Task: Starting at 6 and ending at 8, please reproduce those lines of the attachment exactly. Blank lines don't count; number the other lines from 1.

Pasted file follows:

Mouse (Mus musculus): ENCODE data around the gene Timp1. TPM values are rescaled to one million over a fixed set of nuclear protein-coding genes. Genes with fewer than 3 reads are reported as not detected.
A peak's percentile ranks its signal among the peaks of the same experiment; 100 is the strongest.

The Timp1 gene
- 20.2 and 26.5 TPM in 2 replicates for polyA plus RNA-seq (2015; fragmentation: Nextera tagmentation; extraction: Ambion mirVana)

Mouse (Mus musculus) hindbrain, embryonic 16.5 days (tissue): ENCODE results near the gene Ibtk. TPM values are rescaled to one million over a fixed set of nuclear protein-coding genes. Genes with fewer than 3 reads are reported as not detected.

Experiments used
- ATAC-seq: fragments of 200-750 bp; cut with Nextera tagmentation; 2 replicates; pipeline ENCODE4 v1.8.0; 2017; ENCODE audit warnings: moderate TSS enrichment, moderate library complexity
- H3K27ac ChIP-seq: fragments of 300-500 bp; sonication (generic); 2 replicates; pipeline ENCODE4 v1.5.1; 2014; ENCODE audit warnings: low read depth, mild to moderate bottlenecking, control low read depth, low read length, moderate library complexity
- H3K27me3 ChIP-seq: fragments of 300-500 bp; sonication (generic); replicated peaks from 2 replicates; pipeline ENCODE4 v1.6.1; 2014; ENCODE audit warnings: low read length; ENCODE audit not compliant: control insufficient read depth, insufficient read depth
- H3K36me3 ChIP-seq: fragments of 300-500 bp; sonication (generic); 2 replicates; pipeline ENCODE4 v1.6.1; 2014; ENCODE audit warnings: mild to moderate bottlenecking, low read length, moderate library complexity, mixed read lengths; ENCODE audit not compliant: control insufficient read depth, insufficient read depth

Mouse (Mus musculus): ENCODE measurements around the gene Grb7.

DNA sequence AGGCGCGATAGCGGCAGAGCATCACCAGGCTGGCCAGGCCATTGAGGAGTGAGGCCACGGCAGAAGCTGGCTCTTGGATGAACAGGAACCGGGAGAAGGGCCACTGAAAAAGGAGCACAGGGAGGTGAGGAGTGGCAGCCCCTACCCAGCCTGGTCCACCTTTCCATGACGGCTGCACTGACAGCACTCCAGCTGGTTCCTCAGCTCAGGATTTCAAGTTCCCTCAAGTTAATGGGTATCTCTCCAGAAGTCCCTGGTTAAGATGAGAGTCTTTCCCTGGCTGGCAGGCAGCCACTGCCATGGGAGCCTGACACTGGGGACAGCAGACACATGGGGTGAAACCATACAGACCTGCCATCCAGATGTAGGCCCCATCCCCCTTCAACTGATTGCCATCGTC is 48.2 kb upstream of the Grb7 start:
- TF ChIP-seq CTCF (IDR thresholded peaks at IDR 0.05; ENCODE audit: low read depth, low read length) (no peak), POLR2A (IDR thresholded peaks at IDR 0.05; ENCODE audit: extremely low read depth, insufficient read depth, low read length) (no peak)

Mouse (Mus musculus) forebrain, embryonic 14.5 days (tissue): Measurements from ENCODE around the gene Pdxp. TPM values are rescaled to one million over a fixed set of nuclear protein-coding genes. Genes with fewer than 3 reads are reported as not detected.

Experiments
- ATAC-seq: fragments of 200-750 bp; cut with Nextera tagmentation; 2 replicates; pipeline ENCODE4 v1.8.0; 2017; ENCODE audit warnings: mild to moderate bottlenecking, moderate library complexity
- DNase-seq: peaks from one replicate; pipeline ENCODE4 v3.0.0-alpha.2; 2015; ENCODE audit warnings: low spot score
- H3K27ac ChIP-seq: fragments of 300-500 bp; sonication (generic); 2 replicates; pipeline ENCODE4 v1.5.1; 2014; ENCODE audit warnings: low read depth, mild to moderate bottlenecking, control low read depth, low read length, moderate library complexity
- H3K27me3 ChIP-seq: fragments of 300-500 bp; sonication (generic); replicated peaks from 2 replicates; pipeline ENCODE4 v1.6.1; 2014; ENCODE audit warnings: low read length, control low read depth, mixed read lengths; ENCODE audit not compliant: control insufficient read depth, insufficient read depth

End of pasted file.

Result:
Experiments used
- ATAC-seq: fragments of 200-750 bp; cut with Nextera tagmentation; 2 replicates; pipeline ENCODE4 v1.8.0; 2017; ENCODE audit warnings: moderate TSS enrichment, moderate library complexity
- H3K27ac ChIP-seq: fragments of 300-500 bp; sonication (generic); 2 replicates; pipeline ENCODE4 v1.5.1; 2014; ENCODE audit warnings: low read depth, mild to moderate bottlenecking, control low read depth, low read length, moderate library complexity